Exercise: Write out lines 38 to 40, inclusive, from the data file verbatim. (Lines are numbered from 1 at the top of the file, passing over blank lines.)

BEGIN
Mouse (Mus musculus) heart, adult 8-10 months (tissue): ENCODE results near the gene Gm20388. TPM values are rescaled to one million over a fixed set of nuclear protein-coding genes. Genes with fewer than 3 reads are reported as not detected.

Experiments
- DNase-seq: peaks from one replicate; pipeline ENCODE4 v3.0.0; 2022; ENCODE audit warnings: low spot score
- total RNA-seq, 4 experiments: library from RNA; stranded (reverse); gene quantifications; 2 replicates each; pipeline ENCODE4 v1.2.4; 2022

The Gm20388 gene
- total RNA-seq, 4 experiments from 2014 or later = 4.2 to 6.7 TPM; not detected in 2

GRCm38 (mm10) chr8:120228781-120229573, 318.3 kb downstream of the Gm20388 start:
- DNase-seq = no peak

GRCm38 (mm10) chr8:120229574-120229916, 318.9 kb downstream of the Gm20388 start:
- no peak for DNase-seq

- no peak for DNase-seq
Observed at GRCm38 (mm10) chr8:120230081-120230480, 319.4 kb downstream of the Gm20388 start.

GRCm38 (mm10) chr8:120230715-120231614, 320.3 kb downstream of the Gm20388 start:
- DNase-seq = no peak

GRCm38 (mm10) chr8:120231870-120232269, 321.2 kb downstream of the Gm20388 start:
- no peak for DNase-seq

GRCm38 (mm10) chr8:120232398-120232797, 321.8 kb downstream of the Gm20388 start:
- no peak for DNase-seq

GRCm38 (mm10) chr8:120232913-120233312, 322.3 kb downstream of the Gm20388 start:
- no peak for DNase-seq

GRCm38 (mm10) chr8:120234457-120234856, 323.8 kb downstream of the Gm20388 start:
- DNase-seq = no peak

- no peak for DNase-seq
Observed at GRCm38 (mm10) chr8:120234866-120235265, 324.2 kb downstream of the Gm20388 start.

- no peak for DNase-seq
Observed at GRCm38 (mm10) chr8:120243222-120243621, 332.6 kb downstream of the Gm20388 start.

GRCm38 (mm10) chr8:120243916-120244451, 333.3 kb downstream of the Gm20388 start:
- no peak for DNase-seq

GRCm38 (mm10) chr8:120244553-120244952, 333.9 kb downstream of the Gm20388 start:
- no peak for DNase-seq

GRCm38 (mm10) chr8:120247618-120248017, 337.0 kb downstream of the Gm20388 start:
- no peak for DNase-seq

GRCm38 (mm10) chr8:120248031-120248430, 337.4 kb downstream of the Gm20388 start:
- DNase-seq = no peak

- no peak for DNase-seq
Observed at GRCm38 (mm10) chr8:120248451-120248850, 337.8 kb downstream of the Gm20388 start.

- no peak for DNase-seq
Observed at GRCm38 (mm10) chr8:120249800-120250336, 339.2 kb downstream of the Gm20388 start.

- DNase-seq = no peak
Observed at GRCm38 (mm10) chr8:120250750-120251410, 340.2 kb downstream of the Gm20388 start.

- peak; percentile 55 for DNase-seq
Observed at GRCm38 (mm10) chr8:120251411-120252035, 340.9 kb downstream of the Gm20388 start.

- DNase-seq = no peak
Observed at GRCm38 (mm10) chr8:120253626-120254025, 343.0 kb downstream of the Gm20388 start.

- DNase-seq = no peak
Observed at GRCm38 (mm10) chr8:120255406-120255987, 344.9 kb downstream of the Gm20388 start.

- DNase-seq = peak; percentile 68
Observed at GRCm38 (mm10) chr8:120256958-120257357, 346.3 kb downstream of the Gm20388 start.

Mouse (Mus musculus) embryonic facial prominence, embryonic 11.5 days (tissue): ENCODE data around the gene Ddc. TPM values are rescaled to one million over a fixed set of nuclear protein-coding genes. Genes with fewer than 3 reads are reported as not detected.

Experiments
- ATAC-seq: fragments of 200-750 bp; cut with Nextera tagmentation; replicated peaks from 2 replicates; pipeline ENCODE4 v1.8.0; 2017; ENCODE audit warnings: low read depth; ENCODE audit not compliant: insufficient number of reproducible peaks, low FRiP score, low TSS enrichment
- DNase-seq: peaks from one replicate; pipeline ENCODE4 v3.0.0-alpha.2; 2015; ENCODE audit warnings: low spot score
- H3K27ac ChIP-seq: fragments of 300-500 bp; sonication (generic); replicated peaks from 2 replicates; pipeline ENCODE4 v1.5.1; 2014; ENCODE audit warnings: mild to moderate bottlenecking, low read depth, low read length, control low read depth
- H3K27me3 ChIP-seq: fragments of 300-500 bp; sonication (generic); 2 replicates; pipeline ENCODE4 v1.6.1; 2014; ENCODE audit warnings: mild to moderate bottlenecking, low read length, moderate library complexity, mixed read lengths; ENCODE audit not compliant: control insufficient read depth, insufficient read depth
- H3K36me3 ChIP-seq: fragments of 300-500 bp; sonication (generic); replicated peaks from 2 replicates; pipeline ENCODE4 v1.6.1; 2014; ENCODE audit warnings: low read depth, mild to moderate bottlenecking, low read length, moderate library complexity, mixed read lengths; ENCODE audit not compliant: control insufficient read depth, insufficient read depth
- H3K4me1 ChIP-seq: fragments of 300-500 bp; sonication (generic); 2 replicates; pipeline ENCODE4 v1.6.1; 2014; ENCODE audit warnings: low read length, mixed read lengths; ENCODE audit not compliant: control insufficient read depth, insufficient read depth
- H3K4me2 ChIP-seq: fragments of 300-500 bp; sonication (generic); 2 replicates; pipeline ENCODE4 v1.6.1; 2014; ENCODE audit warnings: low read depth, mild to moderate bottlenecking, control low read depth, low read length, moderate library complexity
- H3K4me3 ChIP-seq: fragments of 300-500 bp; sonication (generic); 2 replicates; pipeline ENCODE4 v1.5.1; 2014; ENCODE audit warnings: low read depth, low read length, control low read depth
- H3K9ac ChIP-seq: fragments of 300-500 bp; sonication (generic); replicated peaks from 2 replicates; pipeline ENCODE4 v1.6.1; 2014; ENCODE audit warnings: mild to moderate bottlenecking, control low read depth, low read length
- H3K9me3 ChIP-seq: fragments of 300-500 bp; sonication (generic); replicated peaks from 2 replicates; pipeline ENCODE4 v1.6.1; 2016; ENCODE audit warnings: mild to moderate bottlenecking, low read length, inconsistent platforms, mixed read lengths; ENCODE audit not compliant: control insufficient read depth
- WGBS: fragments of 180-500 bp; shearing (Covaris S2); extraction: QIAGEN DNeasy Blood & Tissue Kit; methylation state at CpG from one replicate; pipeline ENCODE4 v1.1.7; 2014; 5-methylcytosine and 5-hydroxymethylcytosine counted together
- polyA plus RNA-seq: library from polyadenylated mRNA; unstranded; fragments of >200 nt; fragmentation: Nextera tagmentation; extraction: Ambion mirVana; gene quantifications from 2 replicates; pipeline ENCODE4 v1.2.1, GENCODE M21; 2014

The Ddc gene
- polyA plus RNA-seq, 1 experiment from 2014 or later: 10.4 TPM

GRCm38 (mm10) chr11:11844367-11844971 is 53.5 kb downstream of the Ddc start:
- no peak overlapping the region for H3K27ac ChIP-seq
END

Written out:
Observed at GRCm38 (mm10) chr8:120249800-120250336, 339.2 kb downstream of the Gm20388 start.

- DNase-seq = no peak
Observed at GRCm38 (mm10) chr8:120250750-120251410, 340.2 kb downstream of the Gm20388 start.